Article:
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I must say I am lost on what we are talking about here.

(source : Duty-free Entry Or Temporary Suspensions of Duty)

Is "lost on what" correct English? Should it be written as "lost about what" ? If it's correct English, what does it mean? I guess it means like "I don't have a grasp on what we are talking about here"

  • Lost on: not appreciated or understood by (someone). This seems a colloquial variation on the phrasal verb. – Andrew Aug 4 at 16:20
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"lost on what" Good question, it is commonly used where I come from.

However it is correct On is a preposition meaning relating to and Lost on is an idiom meaning not understood.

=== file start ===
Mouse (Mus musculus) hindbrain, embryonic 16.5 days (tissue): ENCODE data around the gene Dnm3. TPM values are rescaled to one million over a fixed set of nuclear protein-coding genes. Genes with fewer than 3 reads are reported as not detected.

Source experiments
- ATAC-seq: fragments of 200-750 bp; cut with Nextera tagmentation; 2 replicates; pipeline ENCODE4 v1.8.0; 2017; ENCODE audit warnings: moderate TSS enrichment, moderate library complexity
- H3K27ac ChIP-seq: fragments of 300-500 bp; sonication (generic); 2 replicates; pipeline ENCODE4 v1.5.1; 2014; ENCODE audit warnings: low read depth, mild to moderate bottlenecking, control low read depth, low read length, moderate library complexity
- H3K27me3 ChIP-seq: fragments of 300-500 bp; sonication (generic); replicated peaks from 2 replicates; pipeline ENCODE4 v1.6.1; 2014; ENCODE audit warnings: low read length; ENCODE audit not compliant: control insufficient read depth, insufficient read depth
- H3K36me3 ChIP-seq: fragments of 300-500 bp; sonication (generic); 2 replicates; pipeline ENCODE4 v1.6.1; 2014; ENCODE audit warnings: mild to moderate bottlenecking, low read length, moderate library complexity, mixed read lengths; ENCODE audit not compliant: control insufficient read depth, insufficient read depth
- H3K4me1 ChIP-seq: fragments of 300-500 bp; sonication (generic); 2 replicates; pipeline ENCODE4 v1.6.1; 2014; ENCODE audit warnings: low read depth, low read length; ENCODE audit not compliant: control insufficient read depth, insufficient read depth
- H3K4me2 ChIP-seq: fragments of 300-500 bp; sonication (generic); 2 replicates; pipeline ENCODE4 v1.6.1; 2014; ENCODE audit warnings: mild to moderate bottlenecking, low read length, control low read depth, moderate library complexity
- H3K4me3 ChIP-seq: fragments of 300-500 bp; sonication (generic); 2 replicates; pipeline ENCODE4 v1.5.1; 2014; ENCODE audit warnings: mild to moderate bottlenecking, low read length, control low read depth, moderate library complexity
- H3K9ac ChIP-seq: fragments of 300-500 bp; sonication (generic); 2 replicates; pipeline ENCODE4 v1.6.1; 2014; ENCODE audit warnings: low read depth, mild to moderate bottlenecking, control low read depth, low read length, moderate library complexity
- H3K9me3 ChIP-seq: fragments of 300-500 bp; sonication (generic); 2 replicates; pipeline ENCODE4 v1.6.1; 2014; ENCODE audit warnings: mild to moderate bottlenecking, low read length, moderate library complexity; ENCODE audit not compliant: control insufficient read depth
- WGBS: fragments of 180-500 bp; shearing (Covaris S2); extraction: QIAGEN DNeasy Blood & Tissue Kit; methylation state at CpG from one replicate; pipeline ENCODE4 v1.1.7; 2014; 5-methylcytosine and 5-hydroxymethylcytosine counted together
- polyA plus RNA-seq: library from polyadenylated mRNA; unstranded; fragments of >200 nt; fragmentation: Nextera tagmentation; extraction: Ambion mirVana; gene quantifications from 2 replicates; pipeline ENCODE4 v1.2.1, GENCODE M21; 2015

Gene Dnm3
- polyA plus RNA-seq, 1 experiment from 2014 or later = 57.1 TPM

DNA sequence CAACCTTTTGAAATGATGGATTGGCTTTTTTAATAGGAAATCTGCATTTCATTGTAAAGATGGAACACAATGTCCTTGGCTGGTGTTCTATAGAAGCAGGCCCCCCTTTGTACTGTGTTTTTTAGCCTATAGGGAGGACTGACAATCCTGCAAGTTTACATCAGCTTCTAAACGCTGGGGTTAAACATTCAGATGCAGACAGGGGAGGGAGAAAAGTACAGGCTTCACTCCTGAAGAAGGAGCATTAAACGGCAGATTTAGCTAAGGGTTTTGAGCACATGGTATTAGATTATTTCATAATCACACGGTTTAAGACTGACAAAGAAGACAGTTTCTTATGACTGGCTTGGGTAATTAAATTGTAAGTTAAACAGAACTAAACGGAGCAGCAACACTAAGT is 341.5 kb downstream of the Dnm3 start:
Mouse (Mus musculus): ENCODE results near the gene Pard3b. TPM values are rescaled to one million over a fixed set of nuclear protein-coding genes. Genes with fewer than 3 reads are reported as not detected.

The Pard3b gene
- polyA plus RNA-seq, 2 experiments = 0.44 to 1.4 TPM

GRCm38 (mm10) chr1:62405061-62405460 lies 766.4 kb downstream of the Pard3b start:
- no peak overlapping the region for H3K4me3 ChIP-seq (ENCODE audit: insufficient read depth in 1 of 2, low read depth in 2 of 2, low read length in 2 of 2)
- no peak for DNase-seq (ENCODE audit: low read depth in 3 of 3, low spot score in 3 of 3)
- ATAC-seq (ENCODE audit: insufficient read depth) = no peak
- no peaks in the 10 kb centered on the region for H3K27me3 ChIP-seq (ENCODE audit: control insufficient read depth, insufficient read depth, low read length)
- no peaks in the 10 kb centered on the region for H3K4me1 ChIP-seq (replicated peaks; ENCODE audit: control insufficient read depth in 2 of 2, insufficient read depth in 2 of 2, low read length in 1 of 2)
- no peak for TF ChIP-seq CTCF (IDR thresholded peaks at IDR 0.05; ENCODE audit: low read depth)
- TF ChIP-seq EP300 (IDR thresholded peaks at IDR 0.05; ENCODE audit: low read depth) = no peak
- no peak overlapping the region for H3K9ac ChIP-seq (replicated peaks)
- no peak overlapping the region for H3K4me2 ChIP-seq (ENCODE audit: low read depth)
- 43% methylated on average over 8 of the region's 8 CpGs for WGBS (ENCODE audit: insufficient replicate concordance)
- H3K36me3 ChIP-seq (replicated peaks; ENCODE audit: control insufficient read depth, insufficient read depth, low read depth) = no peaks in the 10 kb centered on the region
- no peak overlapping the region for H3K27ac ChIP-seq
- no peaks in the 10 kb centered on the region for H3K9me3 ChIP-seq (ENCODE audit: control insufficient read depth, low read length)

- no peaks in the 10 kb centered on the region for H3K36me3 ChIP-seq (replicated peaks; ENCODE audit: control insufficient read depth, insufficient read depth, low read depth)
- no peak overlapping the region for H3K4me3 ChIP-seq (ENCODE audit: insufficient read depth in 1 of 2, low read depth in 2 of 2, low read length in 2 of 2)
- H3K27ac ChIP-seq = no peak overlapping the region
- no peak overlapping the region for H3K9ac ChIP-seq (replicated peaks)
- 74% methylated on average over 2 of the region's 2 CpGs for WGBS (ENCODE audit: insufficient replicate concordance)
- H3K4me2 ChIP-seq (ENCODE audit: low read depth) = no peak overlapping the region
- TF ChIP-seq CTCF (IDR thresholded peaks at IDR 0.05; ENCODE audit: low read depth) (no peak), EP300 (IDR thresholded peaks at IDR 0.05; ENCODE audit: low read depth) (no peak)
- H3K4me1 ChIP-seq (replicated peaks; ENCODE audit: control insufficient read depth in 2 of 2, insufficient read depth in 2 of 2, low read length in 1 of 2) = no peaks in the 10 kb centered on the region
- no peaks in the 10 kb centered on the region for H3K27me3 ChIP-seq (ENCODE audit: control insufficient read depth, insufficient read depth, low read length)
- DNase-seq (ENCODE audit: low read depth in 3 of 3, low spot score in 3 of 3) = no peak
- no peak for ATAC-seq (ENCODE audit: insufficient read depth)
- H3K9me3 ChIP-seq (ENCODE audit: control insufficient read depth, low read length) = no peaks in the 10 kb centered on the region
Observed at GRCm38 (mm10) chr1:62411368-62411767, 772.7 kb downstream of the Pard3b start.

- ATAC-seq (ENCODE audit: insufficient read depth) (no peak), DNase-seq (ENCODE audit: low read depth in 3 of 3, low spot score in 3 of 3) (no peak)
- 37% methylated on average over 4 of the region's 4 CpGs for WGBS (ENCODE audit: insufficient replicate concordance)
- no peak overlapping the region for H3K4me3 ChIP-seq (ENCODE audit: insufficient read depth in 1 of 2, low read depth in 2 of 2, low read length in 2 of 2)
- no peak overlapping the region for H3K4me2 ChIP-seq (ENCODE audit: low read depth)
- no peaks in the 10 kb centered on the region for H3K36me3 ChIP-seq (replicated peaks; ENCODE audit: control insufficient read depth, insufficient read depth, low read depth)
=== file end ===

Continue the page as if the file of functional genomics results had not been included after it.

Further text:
I must say I am lost on what we are talking about here

I must say I am lost in relation to what we are talking about here

on preposition (RELATING) Cambridge English Dictionary

a book on pregnancy

Whilst the phrase Lost on is an idiom meaning: not appreciated or understood by (someone) MERRIAM-WEBSTER

The jokes were lost on me.

Quest for meaning is lost on the little’un The Guardian UK

If we use the idiom here.

I must say I am lost on what we are talking about here

I must say I am not understanding what we are talking about here.

So however you choose to interpret the sentence the meaning is "They do not understand the conversation"

  • I agree that "lost on" is idiomatic, but I would like to see some kind of supporting evidence to bolster your answer other than "I think it's fine". Something like a dictionary reference would be sufficient, and even better if you can quote other uses from things like newspaper articles. – Andrew Aug 4 at 16:18
  • @Andre Noted and done, thanks – Brad Aug 5 at 2:11

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